The special rules relating to terminal illness are to change for the better from 4 April for employment and support allowance (ESA) and universal credit (UC), with other benefits to follow later.
At the moment, the definition of terminal illness is that you are suffering from a progressive disease and your death in consequence of that disease can reasonably be expected within 6 months.
From 4 April, 6 months will be changed to 12 months. If you come within these special rules you should automatically be found to have limited capability for work-related activity, you will not be required to have a face-to-face assessment and you will not be subject to a waiting period.
The DWP say that the change to 12 months will be extended to PIP, DLA and AA as soon as parliamentary time allows.
Matthew Reed, Chief Executive of the end of life charity, Marie Curie, said:
“After the announcement in the summer and following years of campaigning for this change to be put in place for dying people, we are pleased to see this next step come into place for Universal Credit and ESA claimants. This will ensure more dying people can concentrate on making the most of the limited time they have left, rather than worrying about their finances. Marie Curie believes that everyone has the right to the best end of life care and support.”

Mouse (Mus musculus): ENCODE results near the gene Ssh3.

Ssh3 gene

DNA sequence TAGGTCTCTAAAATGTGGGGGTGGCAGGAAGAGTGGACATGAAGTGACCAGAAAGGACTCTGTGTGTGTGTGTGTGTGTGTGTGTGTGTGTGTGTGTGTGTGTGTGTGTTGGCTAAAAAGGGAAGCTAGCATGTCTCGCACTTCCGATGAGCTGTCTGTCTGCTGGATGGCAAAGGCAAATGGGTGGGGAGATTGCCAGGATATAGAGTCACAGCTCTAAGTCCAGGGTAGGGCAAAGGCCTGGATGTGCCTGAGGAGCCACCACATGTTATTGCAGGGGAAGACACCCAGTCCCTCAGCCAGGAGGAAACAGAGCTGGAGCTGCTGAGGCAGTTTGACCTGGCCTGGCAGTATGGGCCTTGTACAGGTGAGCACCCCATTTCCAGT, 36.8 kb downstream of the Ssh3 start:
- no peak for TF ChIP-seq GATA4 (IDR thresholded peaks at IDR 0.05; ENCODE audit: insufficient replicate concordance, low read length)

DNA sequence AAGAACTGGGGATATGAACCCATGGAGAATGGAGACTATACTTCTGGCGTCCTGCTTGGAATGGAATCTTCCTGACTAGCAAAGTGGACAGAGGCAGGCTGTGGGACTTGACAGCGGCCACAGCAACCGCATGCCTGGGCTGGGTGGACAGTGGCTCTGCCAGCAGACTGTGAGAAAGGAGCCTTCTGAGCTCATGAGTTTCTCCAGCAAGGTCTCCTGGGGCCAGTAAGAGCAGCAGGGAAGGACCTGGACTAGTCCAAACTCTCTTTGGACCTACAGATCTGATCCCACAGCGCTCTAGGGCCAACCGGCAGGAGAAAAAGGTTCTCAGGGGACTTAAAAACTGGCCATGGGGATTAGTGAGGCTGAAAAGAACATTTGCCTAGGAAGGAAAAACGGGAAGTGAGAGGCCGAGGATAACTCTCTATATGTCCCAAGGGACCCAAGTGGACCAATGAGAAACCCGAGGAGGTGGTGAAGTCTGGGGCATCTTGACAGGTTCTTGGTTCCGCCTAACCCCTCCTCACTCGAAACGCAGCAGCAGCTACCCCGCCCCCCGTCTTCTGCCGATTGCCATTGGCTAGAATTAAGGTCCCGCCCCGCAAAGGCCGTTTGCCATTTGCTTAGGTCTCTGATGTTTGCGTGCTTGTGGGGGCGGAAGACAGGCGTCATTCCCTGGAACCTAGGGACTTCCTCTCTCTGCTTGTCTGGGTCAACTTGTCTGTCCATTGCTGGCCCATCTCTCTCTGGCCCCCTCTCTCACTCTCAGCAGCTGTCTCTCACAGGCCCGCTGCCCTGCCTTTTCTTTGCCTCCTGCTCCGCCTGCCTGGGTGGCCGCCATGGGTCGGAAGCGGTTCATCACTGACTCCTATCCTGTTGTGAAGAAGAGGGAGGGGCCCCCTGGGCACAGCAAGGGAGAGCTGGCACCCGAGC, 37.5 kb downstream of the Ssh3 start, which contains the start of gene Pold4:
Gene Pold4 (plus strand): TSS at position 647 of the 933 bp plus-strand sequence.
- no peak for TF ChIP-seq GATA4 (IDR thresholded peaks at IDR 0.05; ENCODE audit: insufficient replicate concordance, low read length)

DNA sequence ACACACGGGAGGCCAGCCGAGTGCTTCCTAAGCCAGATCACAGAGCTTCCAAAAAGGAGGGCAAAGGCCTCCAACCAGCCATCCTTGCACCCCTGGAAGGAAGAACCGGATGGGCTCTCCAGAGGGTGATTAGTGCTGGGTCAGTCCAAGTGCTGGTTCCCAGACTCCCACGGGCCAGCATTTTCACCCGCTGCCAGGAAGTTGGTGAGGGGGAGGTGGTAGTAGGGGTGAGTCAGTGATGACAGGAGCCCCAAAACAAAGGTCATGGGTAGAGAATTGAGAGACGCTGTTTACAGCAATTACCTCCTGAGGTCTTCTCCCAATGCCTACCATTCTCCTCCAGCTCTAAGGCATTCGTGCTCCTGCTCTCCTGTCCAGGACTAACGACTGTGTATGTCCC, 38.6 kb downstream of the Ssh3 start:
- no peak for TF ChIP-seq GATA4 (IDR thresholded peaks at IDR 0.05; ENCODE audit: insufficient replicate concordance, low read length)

Sally Light, CEO of the Motor Neurone Disease Association said:
“I welcome the announcement that changes to the Special Rules criteria will come into force next month for Employment and Support Allowance and Universal Credit. This change will enable more people living with complex and unpredictable terminal illnesses like motor neurone disease to access the support they need swiftly and sensitively, without the need for a face-to-face assessment. This is an important first step and we hope that this positive change can be enacted for other applicable benefits as soon as possible.”
More details on the changes to special terminal illness rules on the .gov.uk website.